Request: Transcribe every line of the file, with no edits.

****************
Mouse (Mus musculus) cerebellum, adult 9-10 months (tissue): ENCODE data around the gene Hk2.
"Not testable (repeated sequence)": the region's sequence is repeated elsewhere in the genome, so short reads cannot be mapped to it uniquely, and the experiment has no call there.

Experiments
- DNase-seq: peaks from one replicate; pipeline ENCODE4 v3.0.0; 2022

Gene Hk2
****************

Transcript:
Mouse (Mus musculus) cerebellum, adult 9-10 months (tissue): ENCODE data around the gene Hk2.
"Not testable (repeated sequence)": the region's sequence is repeated elsewhere in the genome, so short reads cannot be mapped to it uniquely, and the experiment has no call there.

Experiments
- DNase-seq: peaks from one replicate; pipeline ENCODE4 v3.0.0; 2022

Gene Hk2